But as barcodes became more prevalent, their shortcomings became more evident, too. The fact that a barcode can only store around 20 alphabetic characters stood out as the most significant. As a result, those in need of barcode readers reached out to DENSO WAVE, Inc. to inquire as to whether or not it was possible to create barcodes with a greater capacity for data storage.
As a result of these positive user reactions, DENSO WAVE’s development team decided to create a new two-dimensional code to better meet the needs of its customers. This paved the way for modern-day QR codes to show their pretty little “dotted” faces to the world in 1994.
The History of QR Codes
Hara Masahiro, a Denso engineer, created the QR code almost three decades ago. Eventually, his department became its own separate company, Denso Wave, where he is now the head engineer.
Hara’s team was tasked with developing a barcode to facilitate tracking vehicles and vehicle components throughout the production process. And they responded with a QR code to resolve all those issues. But, interestingly, no one thought it would have any applications outside of the auto sector.
The Expansion of the QR Code
Yet another important aspect of the QR code’s rapid adoption was DENSO WAVE’s choice to make the code’s specs public so that anybody could use it without charge.
DENSO WAVE stated that it would not use the patent on the QR code even though it would retain ownership of the technology. Their original intention behind the invention of QR code was always to make it accessible to the general public. As a result, the QR code, which could be used without expense or concern for potential complications, rapidly expanded into a “public code” utilized by people all over the world.
The year 2002 marked the year of the code’s adoption by the Japanese population at large. The widespread availability of smartphones equipped to scan QR codes became a driving force behind this movement. Thanks to these devices, all users had to do to visit a website or redeem a voucher was scan a peculiar yet visually appealing pattern, known as a QR code.
In 2012, the QR code won the Good Design Award, developed in Japan to broadly promote industrial design. However, it was 18 years after the invention of the QR Code, when apart from its obvious use, the officials recognized and rewarded the creation of techniques for spreading the code’s use and ways the code could be utilized.
Reasons Why QR Codes Became So Popular Back Then
Those traditional barcodes were one-dimensional and had to rely on the positioning of vertical lines to encode info horizontally. It had its limitations, which is why people welcomed QR codes, which were two-dimensional and capable of holding more details.
They encode information in both vertical and horizontal directions. This indicates that QR codes can hold more information than UPC barcodes of the same size. Currently, QR codes may hold up to 7,000 characters. This makes them useful for applications where space is limited, such as food QR codes.
Similarly, faster scanning was another obvious benefit that made QR codes more popular. In fact, the major reason Hara and Denso Wave created the QR code was to facilitate rapid scanning. The automated vehicle industry required it. The name of the technology itself, Quick Response coding, reveals this focus.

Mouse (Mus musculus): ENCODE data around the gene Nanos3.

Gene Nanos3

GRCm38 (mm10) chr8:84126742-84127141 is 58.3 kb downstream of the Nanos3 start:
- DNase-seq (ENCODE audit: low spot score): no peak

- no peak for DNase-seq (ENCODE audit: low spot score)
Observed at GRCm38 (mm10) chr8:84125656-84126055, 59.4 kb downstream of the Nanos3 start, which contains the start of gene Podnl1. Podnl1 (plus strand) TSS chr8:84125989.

It worked back then, and it works now, mainly because it speeds up scanning in different ways. For instance:
- It enabled optical scanners to access more data at any given time. This was due to the fact that the optical scanner accesses encoded information in both directions.
- The code itself was scannable from a wider variety of angles and distances. This was especially helpful for machine parts, which sometimes had odd or awkward shapes and moved quickly down an assembly line.
But, it did not stop at this because the fact that a QR code can hold a lot of information encouraged other uses as well.
Anywhere from a few dozen letters to more than 4,200 alphanumeric characters can now be encoded into the patterns, making them useful for storing everything from simple info like URLs to massive amounts of data. Then, all you have to do is scan the QR code to have access to the content.
The Future of QR Codes
Since the pandemic began, Bitly reports that there has been a 750% increase in QR code downloads. The global epidemic has indeed accelerated the spread of QR codes, but other forces are also at play.
To begin, there has been a dramatic rise in internet usage over the past decade. Second, the default camera apps now come with QR Code reading capabilities. This eliminates the requirement for users to download additional software in order to read QR codes.
Today, it is possible to find QR Codes in a wide variety of settings and sectors. Among these are manufacturing, information technology, real estate, textile, and many more sectors. Many of them are excited to use the QR code technology to expand their operations and advertising.
The food and beverage industry is one of the major users of QR codes due to their versatility. In healthcare, QR codes serve a wide variety of purposes, like preventing drug counterfeiting, making patients’ history accessible, and simplifying the process of authenticating vaccine certificates.
What’s more, interactivity is the key to user engagement in the modern era. And now, you can give your audience engaging, interactive content by using a QR code to link offline materials to digital resources.
As more people become aware of QR codes and their usefulness, their widespread adoption is expected to skyrocket. It is only a matter of time before businesses begin adopting this technology to run their operations efficiently and effectively.